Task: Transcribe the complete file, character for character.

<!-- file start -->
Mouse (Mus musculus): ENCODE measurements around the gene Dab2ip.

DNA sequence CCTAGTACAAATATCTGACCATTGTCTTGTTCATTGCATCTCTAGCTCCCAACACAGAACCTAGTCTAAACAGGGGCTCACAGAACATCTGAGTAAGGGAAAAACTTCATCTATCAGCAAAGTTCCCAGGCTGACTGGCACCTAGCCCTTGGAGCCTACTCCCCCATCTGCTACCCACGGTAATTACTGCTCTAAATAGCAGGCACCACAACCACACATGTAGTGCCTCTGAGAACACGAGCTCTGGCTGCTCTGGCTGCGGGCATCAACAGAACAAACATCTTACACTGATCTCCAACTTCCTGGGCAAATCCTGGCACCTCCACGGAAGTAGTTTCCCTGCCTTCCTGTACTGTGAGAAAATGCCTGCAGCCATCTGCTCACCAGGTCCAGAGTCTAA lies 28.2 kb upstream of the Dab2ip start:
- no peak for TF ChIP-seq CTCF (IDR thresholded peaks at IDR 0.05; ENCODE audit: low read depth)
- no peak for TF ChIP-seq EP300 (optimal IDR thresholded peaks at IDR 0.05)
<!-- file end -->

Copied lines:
Mouse (Mus musculus): ENCODE measurements around the gene Dab2ip.

DNA sequence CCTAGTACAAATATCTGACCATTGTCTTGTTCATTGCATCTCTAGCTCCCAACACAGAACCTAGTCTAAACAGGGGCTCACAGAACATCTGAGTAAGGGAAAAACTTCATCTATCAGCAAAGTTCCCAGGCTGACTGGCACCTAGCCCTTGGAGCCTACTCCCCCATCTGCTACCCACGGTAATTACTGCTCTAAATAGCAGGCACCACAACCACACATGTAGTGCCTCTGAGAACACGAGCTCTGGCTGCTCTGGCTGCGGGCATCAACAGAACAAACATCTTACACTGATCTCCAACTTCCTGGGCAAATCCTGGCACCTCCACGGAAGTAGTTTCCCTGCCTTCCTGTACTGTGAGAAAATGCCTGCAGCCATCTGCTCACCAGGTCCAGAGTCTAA lies 28.2 kb upstream of the Dab2ip start:
- no peak for TF ChIP-seq CTCF (IDR thresholded peaks at IDR 0.05; ENCODE audit: low read depth)
- no peak for TF ChIP-seq EP300 (optimal IDR thresholded peaks at IDR 0.05)